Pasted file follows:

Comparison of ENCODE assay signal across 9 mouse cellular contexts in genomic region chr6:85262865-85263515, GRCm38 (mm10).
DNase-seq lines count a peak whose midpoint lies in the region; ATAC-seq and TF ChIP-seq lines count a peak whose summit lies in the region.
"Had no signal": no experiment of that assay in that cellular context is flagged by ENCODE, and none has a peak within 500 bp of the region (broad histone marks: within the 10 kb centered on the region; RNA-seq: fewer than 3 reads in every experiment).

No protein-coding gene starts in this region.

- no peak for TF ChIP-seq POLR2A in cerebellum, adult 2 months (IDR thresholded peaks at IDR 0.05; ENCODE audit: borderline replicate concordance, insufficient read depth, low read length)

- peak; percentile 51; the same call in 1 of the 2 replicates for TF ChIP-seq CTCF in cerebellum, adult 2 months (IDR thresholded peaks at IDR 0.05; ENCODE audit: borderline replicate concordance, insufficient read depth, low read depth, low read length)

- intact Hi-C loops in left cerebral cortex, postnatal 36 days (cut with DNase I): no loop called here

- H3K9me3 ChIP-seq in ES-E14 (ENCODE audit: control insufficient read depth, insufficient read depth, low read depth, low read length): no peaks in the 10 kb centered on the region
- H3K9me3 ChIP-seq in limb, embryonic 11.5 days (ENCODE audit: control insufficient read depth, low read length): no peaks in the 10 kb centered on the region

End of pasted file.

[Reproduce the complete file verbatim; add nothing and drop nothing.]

Comparison of ENCODE assay signal across 9 mouse cellular contexts in genomic region chr6:85262865-85263515, GRCm38 (mm10).
DNase-seq lines count a peak whose midpoint lies in the region; ATAC-seq and TF ChIP-seq lines count a peak whose summit lies in the region.
"Had no signal": no experiment of that assay in that cellular context is flagged by ENCODE, and none has a peak within 500 bp of the region (broad histone marks: within the 10 kb centered on the region; RNA-seq: fewer than 3 reads in every experiment).

No protein-coding gene starts in this region.

- no peak for TF ChIP-seq POLR2A in cerebellum, adult 2 months (IDR thresholded peaks at IDR 0.05; ENCODE audit: borderline replicate concordance, insufficient read depth, low read length)

- peak; percentile 51; the same call in 1 of the 2 replicates for TF ChIP-seq CTCF in cerebellum, adult 2 months (IDR thresholded peaks at IDR 0.05; ENCODE audit: borderline replicate concordance, insufficient read depth, low read depth, low read length)

- intact Hi-C loops in left cerebral cortex, postnatal 36 days (cut with DNase I): no loop called here

- H3K9me3 ChIP-seq in ES-E14 (ENCODE audit: control insufficient read depth, insufficient read depth, low read depth, low read length): no peaks in the 10 kb centered on the region
- H3K9me3 ChIP-seq in limb, embryonic 11.5 days (ENCODE audit: control insufficient read depth, low read length): no peaks in the 10 kb centered on the region